What to make of the news that North Korea's "115-foot Taepodong-2 missile stands ready to take off from Musudan-Ri, a remote village on the northeast coast of North Korea, after engineers apparently completed loading liquid fuel into its rocket boosters"?The International Herald-Tribune says that "a successful test would provide the strongest indication yet that North Korea was developing the capacity to deliver chemical, biological or perhaps nuclear warheads to targets as far away as the continental United States." The Times notes that it "could also ignite a political chain reaction in Japan, the United States and China, which have been trying to re-engage North Korea in stalled talks about its nuclear weapons program. The Bush administration might step up financing for missile defense; Japan might increase its missile defense efforts as well, while militant Japanese politicians might push to reconsider the nation's nuclear weapons options."Center for Defense Information missile guru Victoria Samson takes the threat seriously, too. But she cautions us not to get too caught up in the hype.
This [move to test] probably is a combination of several factors: NK trying to press the United States into sitting down in one-on-one talks, which NK would love but the United States is unwilling to concede and instead obstinately sticks to the six-party talks formula, which clearly is doing so well; NK trying its old stand-by of ratcheting up pressure in order to get concessions (it's backed off in the past after having done so); and NK wanting to test new missile engines. I think that the whole hullabaloo about this now showing that NK can strike all of the United States is just that - a hullabaloo. (emphasis mine)Arms Control Wonk Jeffrey Lewis reminds us that this "Taepodong-2" isn't North Korea's name for its missile; it's an American designation for a system we really don't know much about. How many stages the missile has, how it gets from point A to point B -- all of that remains a mystery. So these Drudge headlines about "A MISSILE THAT CAN REACH AMERICA" are a bit on the misleading side. The Wonk pulls this quote from General Burwell B. Bell, commander of U.S. Forces Korea:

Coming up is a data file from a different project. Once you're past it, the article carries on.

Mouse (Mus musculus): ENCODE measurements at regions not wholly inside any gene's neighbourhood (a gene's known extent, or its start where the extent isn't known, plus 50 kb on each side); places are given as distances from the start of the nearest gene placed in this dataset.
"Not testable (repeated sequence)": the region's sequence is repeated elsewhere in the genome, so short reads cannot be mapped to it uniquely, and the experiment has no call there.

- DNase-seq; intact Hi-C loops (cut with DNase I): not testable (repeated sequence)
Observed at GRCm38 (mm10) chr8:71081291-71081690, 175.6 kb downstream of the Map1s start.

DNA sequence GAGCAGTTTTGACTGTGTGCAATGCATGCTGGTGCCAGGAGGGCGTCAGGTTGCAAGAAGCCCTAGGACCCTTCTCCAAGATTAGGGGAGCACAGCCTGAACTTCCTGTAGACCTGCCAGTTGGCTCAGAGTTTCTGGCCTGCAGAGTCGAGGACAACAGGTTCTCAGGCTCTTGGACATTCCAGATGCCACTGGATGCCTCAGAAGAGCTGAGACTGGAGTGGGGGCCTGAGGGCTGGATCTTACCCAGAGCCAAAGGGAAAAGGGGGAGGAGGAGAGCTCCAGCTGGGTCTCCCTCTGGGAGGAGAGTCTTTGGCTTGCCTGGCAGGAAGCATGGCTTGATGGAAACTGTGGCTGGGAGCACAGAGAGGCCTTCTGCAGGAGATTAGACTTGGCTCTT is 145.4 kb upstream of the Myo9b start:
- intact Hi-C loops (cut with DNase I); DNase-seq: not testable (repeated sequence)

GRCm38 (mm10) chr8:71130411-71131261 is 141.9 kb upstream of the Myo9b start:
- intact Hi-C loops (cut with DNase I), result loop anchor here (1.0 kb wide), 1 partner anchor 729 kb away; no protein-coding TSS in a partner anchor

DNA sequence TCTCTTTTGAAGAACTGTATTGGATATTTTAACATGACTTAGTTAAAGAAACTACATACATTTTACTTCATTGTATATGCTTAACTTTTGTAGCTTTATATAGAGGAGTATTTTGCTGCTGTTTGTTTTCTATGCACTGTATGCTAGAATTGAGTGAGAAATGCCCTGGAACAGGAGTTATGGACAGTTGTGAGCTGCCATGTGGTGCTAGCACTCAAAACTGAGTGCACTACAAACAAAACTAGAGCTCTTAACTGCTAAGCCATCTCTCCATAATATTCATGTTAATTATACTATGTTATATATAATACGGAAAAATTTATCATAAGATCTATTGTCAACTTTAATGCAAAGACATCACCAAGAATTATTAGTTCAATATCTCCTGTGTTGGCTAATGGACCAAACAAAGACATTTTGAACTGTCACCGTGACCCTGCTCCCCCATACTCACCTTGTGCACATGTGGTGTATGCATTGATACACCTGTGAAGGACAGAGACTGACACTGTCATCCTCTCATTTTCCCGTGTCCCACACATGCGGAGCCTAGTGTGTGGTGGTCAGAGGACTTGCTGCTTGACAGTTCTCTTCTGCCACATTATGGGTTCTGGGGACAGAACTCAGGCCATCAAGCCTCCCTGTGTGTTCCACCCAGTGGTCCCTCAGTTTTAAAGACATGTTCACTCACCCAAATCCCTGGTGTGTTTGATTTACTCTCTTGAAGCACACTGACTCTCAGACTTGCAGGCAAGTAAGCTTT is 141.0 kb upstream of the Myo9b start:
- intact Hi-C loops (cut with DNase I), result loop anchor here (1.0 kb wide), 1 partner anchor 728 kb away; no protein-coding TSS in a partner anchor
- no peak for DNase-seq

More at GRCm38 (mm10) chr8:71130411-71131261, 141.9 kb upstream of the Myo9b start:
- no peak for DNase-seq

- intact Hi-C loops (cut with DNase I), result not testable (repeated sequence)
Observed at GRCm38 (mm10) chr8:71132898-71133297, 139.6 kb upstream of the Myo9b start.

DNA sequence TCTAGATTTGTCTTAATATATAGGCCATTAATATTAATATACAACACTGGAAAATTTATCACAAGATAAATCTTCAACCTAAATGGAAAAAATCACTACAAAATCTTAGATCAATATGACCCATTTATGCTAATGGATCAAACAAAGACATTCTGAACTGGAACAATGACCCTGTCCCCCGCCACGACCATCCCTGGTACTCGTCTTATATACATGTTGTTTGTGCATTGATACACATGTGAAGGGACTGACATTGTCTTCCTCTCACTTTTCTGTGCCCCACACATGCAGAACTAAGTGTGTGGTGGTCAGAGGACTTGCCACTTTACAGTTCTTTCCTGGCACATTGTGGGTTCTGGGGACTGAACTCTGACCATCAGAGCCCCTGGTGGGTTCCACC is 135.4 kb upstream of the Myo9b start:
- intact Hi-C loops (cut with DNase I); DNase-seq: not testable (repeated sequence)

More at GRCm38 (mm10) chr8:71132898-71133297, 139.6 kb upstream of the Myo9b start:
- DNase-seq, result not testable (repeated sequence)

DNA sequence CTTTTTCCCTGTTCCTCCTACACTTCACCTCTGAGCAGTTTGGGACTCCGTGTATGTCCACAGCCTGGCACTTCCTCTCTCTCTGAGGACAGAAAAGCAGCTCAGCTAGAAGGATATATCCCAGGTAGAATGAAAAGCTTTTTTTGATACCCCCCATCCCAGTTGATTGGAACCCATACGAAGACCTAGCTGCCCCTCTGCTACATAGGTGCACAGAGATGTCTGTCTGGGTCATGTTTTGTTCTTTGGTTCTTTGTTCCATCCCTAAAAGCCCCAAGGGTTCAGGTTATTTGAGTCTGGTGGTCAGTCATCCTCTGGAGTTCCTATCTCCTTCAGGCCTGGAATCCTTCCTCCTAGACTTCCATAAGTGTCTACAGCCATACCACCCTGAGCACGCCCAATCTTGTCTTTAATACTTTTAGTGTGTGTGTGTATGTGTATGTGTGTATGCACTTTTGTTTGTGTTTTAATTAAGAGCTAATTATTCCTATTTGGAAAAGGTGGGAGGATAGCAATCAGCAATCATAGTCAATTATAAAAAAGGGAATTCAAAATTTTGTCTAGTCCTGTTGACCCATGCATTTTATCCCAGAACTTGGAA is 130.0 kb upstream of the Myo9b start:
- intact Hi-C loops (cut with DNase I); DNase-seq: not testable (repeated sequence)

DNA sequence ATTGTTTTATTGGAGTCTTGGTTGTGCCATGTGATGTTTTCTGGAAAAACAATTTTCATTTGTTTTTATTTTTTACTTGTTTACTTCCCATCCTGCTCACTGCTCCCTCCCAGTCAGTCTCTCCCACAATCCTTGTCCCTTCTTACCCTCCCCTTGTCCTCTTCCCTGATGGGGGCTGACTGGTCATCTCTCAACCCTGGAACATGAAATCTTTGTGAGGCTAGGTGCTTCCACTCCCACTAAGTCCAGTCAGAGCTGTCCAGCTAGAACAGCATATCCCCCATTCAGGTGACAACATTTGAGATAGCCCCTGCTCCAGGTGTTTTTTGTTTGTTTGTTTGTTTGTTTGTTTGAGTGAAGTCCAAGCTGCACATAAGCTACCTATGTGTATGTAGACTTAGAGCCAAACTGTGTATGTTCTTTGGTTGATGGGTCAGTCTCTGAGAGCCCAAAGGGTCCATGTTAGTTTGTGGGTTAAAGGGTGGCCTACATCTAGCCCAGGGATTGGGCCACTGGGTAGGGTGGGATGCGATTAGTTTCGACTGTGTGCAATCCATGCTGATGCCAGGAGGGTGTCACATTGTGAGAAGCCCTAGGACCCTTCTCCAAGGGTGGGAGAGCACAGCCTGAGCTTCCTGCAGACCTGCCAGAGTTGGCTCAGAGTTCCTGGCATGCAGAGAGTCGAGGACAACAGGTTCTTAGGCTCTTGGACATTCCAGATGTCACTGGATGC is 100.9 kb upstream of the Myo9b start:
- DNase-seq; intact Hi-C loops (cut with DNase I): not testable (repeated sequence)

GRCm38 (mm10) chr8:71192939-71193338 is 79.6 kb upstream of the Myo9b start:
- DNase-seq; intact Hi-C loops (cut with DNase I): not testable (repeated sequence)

Ive looked at this in some detail. The Taepo Dong II and III missiles, as we call them, are of the kind that, at least in theory, could produce intercontinental capability. Up through the late 90s, there was a fairly active program in North Korea to develop that missile technology and potentially to test it. In the years since the late 90s, the last six, seven years, we have seen very little activity by the North Koreans to actively continue to develop and test long-range missile systems. Theres no doubt in my mind that they have the capability to begin more technological investigation and to begin a regiment to lead to testing and potentially to lead to fielding. But theres no evidence of it right now.There's a bunch more imagery and analysis at GlobalSecurity.org.UPDATE 01:38 PM: Interesting take on the situation from Stratfor: